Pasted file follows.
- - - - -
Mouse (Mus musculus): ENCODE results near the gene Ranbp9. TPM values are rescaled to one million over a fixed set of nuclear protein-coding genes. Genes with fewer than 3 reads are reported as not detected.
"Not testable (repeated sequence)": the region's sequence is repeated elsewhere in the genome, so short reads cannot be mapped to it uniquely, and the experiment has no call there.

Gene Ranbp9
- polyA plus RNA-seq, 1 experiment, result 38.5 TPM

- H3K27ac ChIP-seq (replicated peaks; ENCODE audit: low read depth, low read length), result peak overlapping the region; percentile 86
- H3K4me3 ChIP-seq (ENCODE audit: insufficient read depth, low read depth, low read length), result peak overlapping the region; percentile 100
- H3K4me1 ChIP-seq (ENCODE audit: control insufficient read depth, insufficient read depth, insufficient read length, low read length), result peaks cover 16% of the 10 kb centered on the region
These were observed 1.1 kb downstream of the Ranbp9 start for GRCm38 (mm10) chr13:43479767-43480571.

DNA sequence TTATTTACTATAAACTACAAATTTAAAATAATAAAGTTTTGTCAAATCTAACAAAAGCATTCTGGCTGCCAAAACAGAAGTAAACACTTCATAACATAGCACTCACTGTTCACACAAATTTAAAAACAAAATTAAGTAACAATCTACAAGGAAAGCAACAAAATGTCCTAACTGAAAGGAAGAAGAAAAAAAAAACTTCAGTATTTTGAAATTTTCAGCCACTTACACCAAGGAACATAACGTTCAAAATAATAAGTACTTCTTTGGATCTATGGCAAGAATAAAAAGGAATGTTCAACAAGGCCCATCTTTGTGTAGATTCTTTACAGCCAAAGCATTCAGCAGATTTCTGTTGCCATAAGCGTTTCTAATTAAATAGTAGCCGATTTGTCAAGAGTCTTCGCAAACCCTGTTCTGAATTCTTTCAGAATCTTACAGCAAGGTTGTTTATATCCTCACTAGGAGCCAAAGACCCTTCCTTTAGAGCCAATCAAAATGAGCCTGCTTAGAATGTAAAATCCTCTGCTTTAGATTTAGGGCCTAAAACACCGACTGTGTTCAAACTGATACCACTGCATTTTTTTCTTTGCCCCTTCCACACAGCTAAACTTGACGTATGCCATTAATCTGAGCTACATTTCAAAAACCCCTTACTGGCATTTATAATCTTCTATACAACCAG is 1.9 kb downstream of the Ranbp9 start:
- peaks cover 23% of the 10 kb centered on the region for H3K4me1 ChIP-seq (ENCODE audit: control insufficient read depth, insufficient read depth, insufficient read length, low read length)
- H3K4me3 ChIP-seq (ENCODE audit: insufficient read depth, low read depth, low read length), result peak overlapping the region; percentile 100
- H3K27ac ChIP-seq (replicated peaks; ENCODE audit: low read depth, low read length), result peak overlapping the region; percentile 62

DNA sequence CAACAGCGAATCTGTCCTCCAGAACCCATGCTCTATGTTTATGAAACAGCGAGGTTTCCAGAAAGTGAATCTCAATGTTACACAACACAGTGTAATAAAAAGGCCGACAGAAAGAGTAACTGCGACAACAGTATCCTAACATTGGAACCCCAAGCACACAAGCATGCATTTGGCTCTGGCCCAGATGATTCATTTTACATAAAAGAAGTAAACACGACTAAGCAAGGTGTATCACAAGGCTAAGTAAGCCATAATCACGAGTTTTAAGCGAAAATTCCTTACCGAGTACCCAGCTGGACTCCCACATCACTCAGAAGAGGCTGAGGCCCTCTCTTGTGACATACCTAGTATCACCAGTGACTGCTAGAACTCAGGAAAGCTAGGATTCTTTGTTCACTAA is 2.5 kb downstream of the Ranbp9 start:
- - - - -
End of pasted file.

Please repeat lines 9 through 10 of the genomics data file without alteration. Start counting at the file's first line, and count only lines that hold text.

DNA sequence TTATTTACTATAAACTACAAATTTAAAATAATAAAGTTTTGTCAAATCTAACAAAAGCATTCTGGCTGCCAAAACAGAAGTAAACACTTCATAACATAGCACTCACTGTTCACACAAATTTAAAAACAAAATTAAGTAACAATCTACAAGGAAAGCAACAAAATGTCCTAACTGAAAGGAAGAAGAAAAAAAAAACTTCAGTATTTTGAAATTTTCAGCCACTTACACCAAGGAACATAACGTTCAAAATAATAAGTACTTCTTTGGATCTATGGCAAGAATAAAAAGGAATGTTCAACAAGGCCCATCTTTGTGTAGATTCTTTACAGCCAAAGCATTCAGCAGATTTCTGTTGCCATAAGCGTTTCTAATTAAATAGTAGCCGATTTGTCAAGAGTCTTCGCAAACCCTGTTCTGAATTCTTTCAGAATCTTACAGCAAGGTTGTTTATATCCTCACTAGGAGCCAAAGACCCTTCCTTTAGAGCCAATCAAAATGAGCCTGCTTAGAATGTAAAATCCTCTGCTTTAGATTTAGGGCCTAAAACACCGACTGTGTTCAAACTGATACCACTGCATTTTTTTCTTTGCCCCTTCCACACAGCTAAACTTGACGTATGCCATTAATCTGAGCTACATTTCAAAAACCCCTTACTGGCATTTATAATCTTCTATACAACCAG is 1.9 kb downstream of the Ranbp9 start:
- peaks cover 23% of the 10 kb centered on the region for H3K4me1 ChIP-seq (ENCODE audit: control insufficient read depth, insufficient read depth, insufficient read length, low read length)